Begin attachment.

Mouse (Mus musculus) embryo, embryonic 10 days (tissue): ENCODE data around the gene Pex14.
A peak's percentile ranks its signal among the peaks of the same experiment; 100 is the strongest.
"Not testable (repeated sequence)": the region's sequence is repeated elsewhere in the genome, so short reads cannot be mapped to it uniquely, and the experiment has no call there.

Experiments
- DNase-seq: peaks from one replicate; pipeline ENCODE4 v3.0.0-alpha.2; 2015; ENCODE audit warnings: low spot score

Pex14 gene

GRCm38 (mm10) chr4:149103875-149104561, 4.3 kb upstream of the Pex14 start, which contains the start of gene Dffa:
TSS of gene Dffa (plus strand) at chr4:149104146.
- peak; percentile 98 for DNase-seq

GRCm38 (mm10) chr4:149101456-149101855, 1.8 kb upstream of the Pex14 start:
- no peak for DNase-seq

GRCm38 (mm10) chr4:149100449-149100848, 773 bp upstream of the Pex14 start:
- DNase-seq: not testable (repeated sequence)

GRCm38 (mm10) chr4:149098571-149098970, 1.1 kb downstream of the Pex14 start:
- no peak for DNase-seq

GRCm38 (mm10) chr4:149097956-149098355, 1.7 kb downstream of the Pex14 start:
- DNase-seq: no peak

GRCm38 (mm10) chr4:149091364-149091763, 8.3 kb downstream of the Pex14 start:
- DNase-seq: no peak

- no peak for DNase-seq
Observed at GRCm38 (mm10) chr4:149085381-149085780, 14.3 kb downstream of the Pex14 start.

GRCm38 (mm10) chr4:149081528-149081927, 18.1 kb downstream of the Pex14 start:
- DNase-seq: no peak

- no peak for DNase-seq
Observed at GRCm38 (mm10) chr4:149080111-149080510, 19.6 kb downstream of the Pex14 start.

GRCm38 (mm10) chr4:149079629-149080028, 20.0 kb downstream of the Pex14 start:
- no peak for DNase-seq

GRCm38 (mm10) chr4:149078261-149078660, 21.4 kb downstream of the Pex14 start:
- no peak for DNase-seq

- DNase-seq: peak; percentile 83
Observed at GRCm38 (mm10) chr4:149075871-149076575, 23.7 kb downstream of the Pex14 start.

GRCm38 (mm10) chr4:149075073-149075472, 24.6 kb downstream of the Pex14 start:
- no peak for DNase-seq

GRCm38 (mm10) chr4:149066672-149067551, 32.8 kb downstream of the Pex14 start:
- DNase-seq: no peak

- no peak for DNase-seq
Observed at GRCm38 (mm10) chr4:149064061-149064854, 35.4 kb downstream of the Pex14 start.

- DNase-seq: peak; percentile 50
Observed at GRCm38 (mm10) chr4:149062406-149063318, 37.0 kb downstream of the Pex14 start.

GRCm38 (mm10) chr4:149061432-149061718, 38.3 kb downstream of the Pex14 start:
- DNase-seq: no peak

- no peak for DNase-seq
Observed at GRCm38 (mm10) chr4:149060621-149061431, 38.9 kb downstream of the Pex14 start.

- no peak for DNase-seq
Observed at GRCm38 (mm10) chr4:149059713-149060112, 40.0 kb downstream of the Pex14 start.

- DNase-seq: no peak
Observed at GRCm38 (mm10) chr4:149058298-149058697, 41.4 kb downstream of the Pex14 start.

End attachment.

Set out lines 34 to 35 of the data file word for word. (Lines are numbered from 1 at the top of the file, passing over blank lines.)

GRCm38 (mm10) chr4:149066672-149067551, 32.8 kb downstream of the Pex14 start:
- DNase-seq: no peak